There are few artists whose exhibits I continue to look forward to—not at all a measure of who is exciting at any given point in time, as it is a measure (of course!) of my taste, personal and subjective as that is.
I’m also pretty sure that there are many artists whose exhibitions I have missed, based solely on the logistical nightmare of traveling this city to visit galleries—there was a time I could get on the train and go to all the galleries in Makati on one day, and then do the rounds of the QC exhibitions another day. With the current state of public transport and traffic, that is just impossible.
Which brings me to Loom by Zean Cabangis, which ran at Art Informal last month, and which I did not want to miss and was finally getting to see on its last day—better late than never, right?
Wrong. By the time I got there, it was obvious that the gallery was ready to close it down.
There was some kind of construction happening outside, they refused to turn on the aircon, and the heat was unbearable. All of it would’ve been fine, except that there was also the stench of paint, or varnish, or whatever it was they were doing that day.
There were no apologies.
The exhibit was thankfully still up, and as I looked through the works, taking photos, I realized that none of them had titles—which is strange for an artist like Cabangis, whose body of work is of familiar landscapes and sights, rendered unfamiliar by layers of color, geometric shapes, cubes and prisms and grids. The controlled hand that makes these uncanny images—like contemporary collages—has always fascinated, where there is a sense of melancholia achieved in each work, that is a delicate balance between what is lost in those layers, and what remains despite these.
Specifically for the works in Loom there is a playfulness as well, where static everyday spaces seem to undergo a remapping, where the layers of shapes and grids, lines and color, force the eye to follow the reconfigured depth and breadth of the original landscapes.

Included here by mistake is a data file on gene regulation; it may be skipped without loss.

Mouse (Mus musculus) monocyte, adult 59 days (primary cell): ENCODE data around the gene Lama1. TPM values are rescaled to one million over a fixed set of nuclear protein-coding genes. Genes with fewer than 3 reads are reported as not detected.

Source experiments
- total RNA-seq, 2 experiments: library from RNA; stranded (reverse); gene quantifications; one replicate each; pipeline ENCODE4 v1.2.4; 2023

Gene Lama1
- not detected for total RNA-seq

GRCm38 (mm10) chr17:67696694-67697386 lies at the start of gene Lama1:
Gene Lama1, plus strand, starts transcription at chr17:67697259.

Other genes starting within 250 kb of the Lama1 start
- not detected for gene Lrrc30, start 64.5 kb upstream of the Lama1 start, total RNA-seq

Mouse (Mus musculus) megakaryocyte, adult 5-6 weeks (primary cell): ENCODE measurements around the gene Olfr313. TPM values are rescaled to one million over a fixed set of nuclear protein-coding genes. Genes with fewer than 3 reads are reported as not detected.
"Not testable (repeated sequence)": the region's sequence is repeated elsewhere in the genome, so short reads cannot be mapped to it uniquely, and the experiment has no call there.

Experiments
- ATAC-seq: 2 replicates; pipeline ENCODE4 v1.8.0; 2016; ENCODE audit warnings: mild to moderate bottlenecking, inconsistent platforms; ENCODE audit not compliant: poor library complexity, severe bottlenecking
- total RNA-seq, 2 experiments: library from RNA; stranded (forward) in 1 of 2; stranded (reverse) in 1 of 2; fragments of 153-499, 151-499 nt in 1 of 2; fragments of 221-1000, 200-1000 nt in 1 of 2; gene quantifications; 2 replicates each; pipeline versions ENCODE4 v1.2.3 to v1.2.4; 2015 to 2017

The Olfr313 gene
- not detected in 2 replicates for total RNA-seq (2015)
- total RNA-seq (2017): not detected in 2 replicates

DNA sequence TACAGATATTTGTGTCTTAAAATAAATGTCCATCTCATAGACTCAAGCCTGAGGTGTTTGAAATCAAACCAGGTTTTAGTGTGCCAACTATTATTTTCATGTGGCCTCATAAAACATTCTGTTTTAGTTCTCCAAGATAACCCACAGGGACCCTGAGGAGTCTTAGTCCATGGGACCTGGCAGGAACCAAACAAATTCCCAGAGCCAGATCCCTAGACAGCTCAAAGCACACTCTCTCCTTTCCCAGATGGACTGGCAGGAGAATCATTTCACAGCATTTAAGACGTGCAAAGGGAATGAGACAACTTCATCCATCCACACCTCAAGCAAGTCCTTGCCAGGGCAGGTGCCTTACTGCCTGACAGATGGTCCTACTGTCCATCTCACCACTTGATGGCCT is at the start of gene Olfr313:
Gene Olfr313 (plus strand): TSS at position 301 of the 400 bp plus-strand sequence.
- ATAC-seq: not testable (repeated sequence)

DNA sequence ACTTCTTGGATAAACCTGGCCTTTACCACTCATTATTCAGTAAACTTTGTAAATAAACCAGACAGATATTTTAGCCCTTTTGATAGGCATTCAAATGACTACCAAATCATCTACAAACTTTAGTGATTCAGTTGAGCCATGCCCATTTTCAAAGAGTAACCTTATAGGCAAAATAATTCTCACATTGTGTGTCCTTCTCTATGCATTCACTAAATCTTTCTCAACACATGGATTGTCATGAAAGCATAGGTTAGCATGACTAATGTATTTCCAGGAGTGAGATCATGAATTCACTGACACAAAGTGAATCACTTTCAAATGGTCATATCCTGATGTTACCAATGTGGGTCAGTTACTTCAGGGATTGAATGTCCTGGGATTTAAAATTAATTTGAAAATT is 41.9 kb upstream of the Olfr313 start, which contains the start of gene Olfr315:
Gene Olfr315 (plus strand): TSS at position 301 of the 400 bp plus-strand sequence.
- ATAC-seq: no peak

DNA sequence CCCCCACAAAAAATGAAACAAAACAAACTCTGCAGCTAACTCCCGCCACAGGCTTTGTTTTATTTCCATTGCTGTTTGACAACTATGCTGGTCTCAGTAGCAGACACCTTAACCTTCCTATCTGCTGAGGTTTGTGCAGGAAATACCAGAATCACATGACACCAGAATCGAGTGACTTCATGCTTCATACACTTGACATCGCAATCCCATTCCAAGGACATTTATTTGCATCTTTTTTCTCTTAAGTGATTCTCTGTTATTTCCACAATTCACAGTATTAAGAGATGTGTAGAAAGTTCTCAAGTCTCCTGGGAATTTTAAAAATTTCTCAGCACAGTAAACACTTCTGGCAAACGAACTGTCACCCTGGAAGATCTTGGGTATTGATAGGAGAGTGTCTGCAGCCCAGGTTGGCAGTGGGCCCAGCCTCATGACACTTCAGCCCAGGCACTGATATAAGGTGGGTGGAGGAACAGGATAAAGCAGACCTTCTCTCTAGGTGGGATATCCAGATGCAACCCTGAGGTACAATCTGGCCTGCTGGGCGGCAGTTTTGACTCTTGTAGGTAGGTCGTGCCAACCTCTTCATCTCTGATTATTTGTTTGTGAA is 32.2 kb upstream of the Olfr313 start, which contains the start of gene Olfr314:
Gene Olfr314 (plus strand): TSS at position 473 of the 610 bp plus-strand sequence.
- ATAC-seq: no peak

It was still a lot of really good work for sure: but without those titles, one is not given a map upon which to base one’s spectatorship of the exhibition and its individual works.
What is there to hide?
When I asked about those titles, I was given the catalogue that was inside the gallery’s office—not at all readily available by the guest book. As I started taking photos of the catalogue’s pages: I was told it was not allowed—a surprise, because I’ve never been disallowed before. Was it for fear of documenting how much they were selling the works? But what would I be doing with that information, really?
The distrust was unnerving.
But I was there, and I was there for Cabangis’s works. In one of the second floor rooms was a display of 100 works, like miniature versions of the artist’s uncanny landscapes, this time actual collages—at least as far as I could tell. I could only spend time looking at few of the works, as the stench of paint or varnish was horrible in this room, and the gallery people refused to open the one door that would’ve let the air in from the outside.
As I stepped outside, the other room was closed to the public, which was a disconcerting because it was there that the work Loom stood.
Ah, but the work had been sold, we were told, and was going through treatment before being shipped to the owner.
Ah, but it gets worse.
Here, said the gallery person, this is a bit of that work, she said, pointing to an installation about a foot high, standing one corner of the second floor landing, amidst a furniture set that—oh by the way! That’s for sale, too!
I kept asking questions about the installation, which carries the title of the exhibit itself, in hopes of being allowed to see the real thing in the other room. But nothing. There weren’t even any apologies.
Instead I was being told to take this girl’s word for it: it’s just like this foot-high cut plywood in bright acrylic colors, she said, just higher.
Eight feet by four feet to be exact, standing in one corner of a dark room painted black.
So no: none of it is the same.
I couldn’t help but feel duped. Sure it was the last day, but if someone can’t see all of the works anymore, why not close it down altogether? To be told that this fraction of the major installation stands for the real thing just adds insult to injury: it misunderstands art spectatorship, and is really an injustice to the artist and the work he does.
More than anything though it is telling of how the business of art is at the point when it cares little for spectators and reviews and critics, because selling matters more, yes?
I have a sinking feeling though that it has been like this all this time.